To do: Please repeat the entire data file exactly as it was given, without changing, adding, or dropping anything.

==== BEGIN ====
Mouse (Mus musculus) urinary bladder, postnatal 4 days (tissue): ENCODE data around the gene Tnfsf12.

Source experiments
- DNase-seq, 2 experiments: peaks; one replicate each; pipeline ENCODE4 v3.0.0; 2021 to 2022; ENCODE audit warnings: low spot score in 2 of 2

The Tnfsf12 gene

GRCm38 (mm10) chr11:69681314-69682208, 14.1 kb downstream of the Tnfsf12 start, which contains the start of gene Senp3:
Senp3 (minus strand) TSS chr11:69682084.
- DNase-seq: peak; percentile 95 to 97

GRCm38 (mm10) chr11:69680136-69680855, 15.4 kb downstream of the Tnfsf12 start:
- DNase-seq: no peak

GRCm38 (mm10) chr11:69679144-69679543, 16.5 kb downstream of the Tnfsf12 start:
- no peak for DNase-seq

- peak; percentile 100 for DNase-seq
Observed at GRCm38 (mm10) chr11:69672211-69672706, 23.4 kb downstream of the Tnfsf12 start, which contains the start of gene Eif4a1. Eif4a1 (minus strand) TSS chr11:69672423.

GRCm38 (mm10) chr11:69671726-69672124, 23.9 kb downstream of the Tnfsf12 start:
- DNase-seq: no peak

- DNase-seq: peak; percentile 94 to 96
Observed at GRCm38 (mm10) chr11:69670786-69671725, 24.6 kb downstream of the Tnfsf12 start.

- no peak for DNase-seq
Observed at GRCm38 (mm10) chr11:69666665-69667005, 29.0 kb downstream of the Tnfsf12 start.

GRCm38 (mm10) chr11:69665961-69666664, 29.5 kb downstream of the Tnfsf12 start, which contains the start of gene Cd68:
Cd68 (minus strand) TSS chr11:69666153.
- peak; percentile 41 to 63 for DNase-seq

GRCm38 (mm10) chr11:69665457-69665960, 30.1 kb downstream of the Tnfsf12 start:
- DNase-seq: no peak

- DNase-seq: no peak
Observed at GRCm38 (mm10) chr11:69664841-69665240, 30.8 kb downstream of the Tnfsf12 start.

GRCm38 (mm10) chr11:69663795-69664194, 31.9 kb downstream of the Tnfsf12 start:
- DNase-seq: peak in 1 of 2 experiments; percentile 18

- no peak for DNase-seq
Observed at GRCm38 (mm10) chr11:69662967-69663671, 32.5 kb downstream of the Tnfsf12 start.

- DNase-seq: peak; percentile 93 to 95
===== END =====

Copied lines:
Mouse (Mus musculus) urinary bladder, postnatal 4 days (tissue): ENCODE data around the gene Tnfsf12.

Source experiments
- DNase-seq, 2 experiments: peaks; one replicate each; pipeline ENCODE4 v3.0.0; 2021 to 2022; ENCODE audit warnings: low spot score in 2 of 2

The Tnfsf12 gene

GRCm38 (mm10) chr11:69681314-69682208, 14.1 kb downstream of the Tnfsf12 start, which contains the start of gene Senp3:
Senp3 (minus strand) TSS chr11:69682084.
- DNase-seq: peak; percentile 95 to 97

GRCm38 (mm10) chr11:69680136-69680855, 15.4 kb downstream of the Tnfsf12 start:
- DNase-seq: no peak

GRCm38 (mm10) chr11:69679144-69679543, 16.5 kb downstream of the Tnfsf12 start:
- no peak for DNase-seq

- peak; percentile 100 for DNase-seq
Observed at GRCm38 (mm10) chr11:69672211-69672706, 23.4 kb downstream of the Tnfsf12 start, which contains the start of gene Eif4a1. Eif4a1 (minus strand) TSS chr11:69672423.

GRCm38 (mm10) chr11:69671726-69672124, 23.9 kb downstream of the Tnfsf12 start:
- DNase-seq: no peak

- DNase-seq: peak; percentile 94 to 96
Observed at GRCm38 (mm10) chr11:69670786-69671725, 24.6 kb downstream of the Tnfsf12 start.

- no peak for DNase-seq
Observed at GRCm38 (mm10) chr11:69666665-69667005, 29.0 kb downstream of the Tnfsf12 start.

GRCm38 (mm10) chr11:69665961-69666664, 29.5 kb downstream of the Tnfsf12 start, which contains the start of gene Cd68:
Cd68 (minus strand) TSS chr11:69666153.
- peak; percentile 41 to 63 for DNase-seq

GRCm38 (mm10) chr11:69665457-69665960, 30.1 kb downstream of the Tnfsf12 start:
- DNase-seq: no peak

- DNase-seq: no peak
Observed at GRCm38 (mm10) chr11:69664841-69665240, 30.8 kb downstream of the Tnfsf12 start.

GRCm38 (mm10) chr11:69663795-69664194, 31.9 kb downstream of the Tnfsf12 start:
- DNase-seq: peak in 1 of 2 experiments; percentile 18

- no peak for DNase-seq
Observed at GRCm38 (mm10) chr11:69662967-69663671, 32.5 kb downstream of the Tnfsf12 start.

- DNase-seq: peak; percentile 93 to 95